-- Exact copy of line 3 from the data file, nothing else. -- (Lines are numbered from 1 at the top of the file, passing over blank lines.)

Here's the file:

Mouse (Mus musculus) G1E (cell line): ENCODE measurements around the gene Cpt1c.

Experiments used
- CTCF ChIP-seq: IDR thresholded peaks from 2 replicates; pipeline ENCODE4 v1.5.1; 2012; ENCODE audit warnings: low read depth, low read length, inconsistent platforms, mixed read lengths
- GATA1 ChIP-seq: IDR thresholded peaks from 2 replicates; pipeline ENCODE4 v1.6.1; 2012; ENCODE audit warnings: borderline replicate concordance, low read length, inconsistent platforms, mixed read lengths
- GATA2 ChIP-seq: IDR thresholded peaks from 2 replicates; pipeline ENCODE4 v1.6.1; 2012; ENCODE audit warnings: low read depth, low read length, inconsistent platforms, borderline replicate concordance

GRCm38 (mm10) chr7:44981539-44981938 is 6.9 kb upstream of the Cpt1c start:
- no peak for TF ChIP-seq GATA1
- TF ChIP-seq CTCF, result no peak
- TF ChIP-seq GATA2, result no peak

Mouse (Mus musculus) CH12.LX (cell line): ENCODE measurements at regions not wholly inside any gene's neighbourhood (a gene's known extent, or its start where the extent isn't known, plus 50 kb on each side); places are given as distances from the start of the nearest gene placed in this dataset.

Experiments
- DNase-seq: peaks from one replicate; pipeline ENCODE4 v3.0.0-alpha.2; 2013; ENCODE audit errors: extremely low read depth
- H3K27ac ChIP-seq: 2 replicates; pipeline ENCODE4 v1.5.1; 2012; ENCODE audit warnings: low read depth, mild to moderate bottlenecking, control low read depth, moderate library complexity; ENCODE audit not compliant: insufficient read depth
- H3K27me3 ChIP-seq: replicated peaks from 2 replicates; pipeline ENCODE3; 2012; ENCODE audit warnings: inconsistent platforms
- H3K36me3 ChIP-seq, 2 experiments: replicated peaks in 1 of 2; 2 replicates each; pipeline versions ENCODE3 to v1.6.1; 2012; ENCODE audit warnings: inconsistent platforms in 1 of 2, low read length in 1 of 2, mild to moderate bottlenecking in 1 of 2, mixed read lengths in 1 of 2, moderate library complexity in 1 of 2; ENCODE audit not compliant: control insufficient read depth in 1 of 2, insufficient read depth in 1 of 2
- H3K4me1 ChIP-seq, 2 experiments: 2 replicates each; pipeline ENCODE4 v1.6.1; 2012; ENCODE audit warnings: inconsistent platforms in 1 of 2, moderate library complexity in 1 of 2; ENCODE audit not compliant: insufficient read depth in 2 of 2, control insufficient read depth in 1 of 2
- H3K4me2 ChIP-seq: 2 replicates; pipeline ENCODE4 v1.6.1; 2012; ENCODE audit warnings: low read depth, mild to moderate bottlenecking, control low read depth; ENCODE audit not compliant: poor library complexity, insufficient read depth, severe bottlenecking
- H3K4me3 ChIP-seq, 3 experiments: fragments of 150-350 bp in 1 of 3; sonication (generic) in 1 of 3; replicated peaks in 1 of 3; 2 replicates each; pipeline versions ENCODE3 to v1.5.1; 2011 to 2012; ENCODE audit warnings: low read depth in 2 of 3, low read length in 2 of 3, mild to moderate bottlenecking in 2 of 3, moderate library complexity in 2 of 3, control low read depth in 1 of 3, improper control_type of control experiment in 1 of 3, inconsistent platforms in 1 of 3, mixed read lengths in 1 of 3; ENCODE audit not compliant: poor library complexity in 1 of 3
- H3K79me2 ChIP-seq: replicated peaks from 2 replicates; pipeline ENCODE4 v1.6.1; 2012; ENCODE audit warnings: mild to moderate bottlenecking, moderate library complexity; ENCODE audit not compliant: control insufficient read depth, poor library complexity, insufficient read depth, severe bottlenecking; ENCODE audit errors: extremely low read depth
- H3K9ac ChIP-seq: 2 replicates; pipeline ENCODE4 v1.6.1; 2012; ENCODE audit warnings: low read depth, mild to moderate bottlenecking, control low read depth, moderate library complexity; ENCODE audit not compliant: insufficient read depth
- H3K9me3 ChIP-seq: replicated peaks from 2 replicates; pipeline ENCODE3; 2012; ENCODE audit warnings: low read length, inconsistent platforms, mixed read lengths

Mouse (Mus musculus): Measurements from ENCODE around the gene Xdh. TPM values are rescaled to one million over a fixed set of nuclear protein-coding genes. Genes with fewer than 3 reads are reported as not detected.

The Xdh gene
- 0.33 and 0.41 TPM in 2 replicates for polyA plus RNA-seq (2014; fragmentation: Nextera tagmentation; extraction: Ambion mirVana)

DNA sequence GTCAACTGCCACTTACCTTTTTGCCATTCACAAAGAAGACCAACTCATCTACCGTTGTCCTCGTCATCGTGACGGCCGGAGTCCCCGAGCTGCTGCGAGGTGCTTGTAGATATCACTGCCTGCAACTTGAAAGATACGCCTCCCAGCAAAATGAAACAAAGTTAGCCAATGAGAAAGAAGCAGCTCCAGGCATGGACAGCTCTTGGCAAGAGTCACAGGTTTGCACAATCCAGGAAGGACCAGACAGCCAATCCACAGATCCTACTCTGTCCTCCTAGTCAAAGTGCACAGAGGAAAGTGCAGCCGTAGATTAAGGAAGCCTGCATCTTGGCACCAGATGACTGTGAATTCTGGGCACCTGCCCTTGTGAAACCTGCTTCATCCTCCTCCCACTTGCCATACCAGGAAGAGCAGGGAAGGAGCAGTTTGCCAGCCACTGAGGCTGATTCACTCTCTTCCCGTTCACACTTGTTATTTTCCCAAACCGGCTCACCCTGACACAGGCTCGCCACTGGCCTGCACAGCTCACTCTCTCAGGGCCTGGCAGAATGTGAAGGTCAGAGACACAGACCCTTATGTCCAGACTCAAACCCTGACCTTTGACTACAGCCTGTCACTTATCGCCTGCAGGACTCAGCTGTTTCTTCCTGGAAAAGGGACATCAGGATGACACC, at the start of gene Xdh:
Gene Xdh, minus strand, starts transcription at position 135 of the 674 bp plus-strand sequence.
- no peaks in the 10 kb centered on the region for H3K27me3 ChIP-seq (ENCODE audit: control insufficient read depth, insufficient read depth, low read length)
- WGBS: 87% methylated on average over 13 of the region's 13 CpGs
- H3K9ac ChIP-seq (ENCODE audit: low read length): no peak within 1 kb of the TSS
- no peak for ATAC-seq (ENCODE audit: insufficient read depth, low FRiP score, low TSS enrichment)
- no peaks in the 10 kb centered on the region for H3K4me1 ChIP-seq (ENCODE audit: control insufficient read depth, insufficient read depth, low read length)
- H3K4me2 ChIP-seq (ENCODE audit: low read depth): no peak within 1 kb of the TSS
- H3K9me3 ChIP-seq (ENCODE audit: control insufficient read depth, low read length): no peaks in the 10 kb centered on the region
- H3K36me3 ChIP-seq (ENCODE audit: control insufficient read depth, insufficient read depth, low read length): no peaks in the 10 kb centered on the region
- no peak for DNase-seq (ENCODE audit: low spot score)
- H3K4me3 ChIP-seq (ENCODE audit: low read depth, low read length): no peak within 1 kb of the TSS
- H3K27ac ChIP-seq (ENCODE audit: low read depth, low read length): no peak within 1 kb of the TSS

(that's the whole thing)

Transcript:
- CTCF ChIP-seq: IDR thresholded peaks from 2 replicates; pipeline ENCODE4 v1.5.1; 2012; ENCODE audit warnings: low read depth, low read length, inconsistent platforms, mixed read lengths